Pinterest said Tuesday it is diving into e-commerce with "pins" that let people buy items they like at the popular online bulletin board.
"Pinterest is already designed to work like a catalogue, so we wanted to find a way to weave buyable pins into the pages people already know," co-founder and chief executive Ben Silbermann said during an event at the company's headquarters in San Francisco.
"Buyable pins are a simple and secure way to buy the products you love right from inside Pinterest," he said. Pinterest buy buttons will debut on iPhones and iPads in the United States later this month.
No timeline was given for when buy buttons might be available in Pinterest applications for Android powered devices or when they might go international. "Believe me, we want to make sure that any pinner in the world can buy anything they want on Pinterest," head of core products Jack Chou told AFP. "We wanted to start with a beautiful experience on iPhone and iPad; this is just a big first step." Apple Pay or credit cards will be the options for paying at Pinterest, which built the service with partners including Shopify. Pinterest announced in March that it had raised $367 million in new capital, pushing its valuation to $11 billion.
The new funds will help fuel global expansion plans for the fast-growing social network which calls itself a "visual bookmarking tool." Pinterest has become one of the Internet's hottest new websites, particularly among women, by giving people virtual bulletin boards that they can decorate with pictures showcasing interests in anything from food to sports, to fashion or travel.
"Buyable pins will allow us to not only find the right audience and convert them faster, but they will be able to buy in-the-moment as they are discovering our products," said Sumeera Rasul, founder of Madesmith.com, which showcases items made locally and sustainably by hand.
"I am super excited for buyable pins to be launched soon." Pinterest sells advertising in the form of "promoted pins," but did not plan to charge fees to buyers or sellers using the coming buy buttons.
People interested in buying items they see posted at Pinterest are referred via links to outside websites.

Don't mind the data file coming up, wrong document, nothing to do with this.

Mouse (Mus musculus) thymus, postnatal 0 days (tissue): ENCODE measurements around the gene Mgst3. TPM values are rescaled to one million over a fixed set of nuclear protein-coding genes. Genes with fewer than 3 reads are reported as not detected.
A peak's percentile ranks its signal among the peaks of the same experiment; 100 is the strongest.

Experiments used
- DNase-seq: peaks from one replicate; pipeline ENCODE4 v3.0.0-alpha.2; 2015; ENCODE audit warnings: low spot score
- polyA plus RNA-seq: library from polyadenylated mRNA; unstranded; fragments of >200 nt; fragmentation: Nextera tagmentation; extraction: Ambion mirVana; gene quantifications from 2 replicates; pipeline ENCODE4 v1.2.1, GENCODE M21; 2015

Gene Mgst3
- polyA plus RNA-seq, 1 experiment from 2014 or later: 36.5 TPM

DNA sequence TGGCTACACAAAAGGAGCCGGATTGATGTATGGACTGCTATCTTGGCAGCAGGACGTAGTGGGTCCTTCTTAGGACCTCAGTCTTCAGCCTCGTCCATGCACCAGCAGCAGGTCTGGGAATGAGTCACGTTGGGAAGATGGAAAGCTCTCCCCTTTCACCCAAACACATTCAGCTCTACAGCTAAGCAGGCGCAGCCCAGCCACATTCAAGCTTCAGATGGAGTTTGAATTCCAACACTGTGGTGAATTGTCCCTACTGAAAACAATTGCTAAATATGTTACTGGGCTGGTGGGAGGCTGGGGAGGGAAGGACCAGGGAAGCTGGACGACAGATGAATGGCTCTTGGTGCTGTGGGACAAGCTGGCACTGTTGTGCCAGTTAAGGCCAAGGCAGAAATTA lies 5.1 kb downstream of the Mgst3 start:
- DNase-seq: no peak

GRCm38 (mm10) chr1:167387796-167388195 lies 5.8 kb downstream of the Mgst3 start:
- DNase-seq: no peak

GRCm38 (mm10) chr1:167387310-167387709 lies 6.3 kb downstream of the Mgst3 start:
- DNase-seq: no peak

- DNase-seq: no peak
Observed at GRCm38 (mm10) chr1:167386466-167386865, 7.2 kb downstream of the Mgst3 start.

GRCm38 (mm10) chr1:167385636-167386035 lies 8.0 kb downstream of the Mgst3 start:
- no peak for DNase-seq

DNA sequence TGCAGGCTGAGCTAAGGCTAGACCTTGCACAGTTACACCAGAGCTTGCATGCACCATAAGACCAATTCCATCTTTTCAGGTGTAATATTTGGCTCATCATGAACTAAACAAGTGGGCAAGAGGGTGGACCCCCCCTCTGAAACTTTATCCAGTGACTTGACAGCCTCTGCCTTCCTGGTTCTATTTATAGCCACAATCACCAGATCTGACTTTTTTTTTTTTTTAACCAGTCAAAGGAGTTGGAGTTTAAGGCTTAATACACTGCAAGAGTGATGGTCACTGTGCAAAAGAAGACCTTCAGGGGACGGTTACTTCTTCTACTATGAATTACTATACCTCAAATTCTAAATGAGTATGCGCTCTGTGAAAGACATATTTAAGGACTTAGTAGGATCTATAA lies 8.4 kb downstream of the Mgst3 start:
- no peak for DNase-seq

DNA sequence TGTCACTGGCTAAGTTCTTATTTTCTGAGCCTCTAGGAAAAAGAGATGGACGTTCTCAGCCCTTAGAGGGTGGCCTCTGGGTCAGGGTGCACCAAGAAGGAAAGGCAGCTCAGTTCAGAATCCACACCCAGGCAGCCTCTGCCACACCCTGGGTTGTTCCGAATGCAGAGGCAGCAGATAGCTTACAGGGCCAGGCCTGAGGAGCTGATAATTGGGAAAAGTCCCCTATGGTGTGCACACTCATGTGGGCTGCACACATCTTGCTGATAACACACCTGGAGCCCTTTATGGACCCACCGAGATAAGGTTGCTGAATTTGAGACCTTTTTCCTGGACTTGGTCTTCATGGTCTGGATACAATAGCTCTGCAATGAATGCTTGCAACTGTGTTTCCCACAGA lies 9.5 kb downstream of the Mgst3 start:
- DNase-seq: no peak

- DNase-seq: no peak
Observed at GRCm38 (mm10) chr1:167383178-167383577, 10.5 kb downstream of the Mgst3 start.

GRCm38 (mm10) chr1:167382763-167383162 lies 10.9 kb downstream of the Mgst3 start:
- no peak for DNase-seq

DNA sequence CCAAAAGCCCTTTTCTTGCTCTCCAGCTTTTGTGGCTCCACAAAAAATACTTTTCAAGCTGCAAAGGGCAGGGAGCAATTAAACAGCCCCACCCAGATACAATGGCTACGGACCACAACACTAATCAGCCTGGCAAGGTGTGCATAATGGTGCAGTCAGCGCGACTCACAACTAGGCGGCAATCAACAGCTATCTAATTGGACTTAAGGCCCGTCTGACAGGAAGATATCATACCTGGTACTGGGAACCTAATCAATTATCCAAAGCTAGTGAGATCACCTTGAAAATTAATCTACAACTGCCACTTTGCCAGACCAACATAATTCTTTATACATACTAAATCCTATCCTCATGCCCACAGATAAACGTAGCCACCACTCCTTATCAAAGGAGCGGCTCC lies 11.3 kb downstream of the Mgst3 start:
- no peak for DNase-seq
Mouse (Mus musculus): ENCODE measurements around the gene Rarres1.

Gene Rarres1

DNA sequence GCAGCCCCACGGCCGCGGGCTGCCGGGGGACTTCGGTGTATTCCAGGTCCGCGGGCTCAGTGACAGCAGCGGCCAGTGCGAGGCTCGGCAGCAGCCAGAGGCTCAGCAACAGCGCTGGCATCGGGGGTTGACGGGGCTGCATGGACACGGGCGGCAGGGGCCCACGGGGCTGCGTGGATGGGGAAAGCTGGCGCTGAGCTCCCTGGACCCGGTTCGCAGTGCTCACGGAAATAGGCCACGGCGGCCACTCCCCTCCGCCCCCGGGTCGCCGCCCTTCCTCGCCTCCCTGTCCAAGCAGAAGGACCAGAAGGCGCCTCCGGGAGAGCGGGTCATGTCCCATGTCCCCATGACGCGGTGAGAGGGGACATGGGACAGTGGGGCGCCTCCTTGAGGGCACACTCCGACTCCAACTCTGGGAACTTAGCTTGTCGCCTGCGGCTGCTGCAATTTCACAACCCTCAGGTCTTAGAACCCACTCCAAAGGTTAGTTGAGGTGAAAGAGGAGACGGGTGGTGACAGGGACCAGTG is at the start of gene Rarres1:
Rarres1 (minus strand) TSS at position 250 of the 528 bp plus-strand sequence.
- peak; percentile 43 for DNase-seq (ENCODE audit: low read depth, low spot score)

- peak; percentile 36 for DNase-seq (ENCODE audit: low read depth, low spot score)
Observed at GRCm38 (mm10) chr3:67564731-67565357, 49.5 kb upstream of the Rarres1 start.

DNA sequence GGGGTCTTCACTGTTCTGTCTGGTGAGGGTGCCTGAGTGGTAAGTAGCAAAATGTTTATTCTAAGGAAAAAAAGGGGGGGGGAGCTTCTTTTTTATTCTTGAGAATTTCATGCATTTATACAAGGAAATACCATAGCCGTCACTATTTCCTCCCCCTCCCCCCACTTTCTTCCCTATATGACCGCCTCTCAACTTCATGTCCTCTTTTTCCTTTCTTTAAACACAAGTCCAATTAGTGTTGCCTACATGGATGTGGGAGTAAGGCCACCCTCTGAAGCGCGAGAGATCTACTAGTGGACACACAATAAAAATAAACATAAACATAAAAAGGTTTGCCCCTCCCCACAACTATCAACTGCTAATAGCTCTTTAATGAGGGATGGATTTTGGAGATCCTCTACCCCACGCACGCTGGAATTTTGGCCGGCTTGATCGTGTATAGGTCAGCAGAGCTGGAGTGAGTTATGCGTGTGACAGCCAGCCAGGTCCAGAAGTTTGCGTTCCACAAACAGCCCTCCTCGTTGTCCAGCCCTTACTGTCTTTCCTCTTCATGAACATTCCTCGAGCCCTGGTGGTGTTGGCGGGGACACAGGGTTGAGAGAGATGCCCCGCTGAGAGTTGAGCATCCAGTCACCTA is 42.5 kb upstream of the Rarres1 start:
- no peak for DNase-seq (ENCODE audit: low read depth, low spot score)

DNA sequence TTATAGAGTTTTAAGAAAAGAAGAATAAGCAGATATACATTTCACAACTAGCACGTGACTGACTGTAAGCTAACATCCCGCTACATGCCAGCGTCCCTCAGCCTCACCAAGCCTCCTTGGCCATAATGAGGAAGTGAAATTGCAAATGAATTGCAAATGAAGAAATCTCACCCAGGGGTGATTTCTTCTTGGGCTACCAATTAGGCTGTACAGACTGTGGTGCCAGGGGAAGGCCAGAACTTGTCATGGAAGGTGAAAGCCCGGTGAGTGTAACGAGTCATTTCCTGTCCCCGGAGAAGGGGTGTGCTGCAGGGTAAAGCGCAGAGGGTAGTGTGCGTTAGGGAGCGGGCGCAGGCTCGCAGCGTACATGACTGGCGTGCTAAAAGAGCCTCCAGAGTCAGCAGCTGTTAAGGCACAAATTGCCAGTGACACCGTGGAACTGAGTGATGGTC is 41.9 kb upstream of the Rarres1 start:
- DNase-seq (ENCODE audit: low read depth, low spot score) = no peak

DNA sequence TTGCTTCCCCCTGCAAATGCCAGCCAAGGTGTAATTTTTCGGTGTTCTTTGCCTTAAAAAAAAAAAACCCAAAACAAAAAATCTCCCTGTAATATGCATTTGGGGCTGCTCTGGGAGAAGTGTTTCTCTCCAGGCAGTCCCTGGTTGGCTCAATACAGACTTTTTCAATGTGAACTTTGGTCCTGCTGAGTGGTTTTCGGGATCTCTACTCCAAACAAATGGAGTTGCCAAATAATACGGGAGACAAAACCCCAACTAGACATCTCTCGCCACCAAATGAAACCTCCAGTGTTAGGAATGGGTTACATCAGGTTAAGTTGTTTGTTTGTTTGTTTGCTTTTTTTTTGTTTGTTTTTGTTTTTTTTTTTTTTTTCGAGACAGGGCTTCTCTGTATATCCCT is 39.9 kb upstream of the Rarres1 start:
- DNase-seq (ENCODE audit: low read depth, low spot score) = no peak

Silbermann said the number of "pins" at Pinterest has grown by 75 percent annually and now tops 50 billion.
Pinterest's move into e-commerce came the same day that Facebook-owned Instagram announced plans to open its advertising platform at its popular photo and video sharing service to marketers big and small.
Instagram had been working with a few selected brands to experiment with weaving money-making ads into streams of imagery served up on smartphones or tablets.
"Later this year, we will continue to connect businesses to the right people through expanded targeting options," Instagram said in an online post. "Working with Facebook, we will enable advertisers to reach people on Instagram based on demographics and interests, as well as information businesses have about their own customers."
Instagram promised users controls to tune the relevance of ads displayed. There are more than 2 million advertisers actively using Facebook, and marketers will be able to spring off the leading social network's platform to get into Instagram, according to the online post. Instagram planned to start working selectively with Facebook marketing partners and then expand globally through the year. "People want to connect with businesses of all sizes on Instagram, from their favorite local clothing stores and restaurants to the largest brands in the world," it said in the post.